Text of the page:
A new report from the Center for the Study of Women in Television and Film shows the number of women directors fluctuated upward in 2012
Women remain underrepresented in Hollywood as the percentage of female filmmakers stagnated last year, according to a new study.
In 2012, women represented just 18 percent of all directors, producers, writers, cinematographers and editors working on the top 250 domestic grossing films, according to a report from the Center for the Study of Women in Television and Film at San Diego State University titled "The Celluloid Ceiling: Behind-the-Scenes Employment of Women on the Top 250 Films of 2012."
That number remained the same as in 2011, and has increased just 1 percentage point since 1998.
"This is a very complex issue," Dr. Martha M. Lauzen, executive director of the center, told TheWrap. "There are, I think, lots of factors at work that are keeping these numbers at about 17 to 18 percent."
Among the study's other findings:
>> Women accounted for 15 percent of writers working on the top 250 films of 2012. Seventy-eight percent of the films had no female writers.
>> Women make up 17 percent of all executive producers working on the top 250 films of 2012. Sixty-one percent of the films had no female executive producers.
>> Women accounted for 25 percent of all producers working on the top 250 films of 2012. Thirty-two percent of the films had no female producers.
The flatlining has remained stubbornly intransigent despite a few high-profile advances. Kathryn Bigelow, for instance, became the first female to win the Best Director Oscar in 2009 for "The Hurt Locker" and was back this year with the Oscar-nominated war drama "Zero Dark Thirty." But Bigelow and other high-profile female directors like Sofia Coppola and Lisa Cholodenko are the exceptions.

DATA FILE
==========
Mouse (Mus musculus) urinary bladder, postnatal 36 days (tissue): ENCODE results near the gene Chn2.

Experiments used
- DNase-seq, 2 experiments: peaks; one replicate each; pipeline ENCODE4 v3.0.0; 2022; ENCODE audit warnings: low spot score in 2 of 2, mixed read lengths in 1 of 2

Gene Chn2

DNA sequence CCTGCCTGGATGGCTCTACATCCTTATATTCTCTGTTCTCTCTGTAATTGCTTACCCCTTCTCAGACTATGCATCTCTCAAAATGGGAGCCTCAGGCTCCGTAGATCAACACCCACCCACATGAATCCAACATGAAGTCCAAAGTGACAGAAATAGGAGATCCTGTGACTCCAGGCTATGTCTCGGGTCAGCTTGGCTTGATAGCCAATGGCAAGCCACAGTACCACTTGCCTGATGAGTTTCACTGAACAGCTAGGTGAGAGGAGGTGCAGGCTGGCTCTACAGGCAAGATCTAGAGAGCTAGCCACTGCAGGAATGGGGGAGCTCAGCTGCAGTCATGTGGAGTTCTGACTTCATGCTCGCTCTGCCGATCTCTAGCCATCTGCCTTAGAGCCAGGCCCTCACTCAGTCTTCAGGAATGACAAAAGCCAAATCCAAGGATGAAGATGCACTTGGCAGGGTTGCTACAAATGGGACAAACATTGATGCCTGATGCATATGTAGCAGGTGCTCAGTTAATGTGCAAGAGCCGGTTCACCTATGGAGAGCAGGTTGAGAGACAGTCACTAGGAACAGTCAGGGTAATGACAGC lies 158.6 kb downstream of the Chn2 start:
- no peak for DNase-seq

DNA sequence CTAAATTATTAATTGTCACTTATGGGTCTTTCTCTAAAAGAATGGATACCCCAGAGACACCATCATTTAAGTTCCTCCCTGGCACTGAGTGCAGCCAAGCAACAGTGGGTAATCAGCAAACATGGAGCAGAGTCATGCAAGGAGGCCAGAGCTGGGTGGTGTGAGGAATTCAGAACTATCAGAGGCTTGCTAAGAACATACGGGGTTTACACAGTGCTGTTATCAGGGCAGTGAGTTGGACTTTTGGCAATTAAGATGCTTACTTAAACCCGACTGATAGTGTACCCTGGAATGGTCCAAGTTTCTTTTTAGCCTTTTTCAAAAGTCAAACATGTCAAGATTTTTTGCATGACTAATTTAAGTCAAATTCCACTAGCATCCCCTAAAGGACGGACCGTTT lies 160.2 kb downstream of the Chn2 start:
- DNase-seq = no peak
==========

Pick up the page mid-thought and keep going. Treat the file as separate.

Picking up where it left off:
The number of women directors increased 4 percent from 2011, but that number has fluctuated over the years, said Lauzen, who has conducted the study for more than a decade.
"What you'll see is the percentage of directors who happen to be women have been bouncing around between 5 percent and 9 percent," she said. "There isn't any clear indication that we are in the midst of a long-term upward trend."
On the indie front, the glass ceiling female filmmakers face is showing more cracks. As TheWrap's Sharon Waxman noted this weekend, for the first time in its history, the Sundance Film Festival has an equal number of women as men directors in competition this year.
Moreover, women have made big strides when it comes to sliding behind the camera on lower-budget projects, according to a new study commissioned by the Sundance Institute and Women in Film Los Angeles. The report found that women directed 24 percent of the films at Sundance between 2002 and 2012. That number shrinks substantially when it comes to big studio productions. Women directed just 4.4 percent of the top 100 films at the box office from 2002 to 2012, the report found.
Lauzen said she believes the gender gap in Hollywood is firmly entrenched but hopes that building awareness can improve the disparity.
"Awareness would be key, and there needs to be some recognition that it's problematic," she said. "There would need to be some kind of recognition that when you have 89 percent of your films directed by men that you're getting a certain perspective not he world. And that's kind of a narrow perspective."
She said an "external intervention" would be needed to change Hollywood in any significant way now.
"I think any sustained and significant change will have to come from some kind of external intervention," Lauzen said. "I do have to say, since I've been doing this study for over a decade, the film industry does appear to be quite entrenched.
"I don't think the industry will change on its own," she said.
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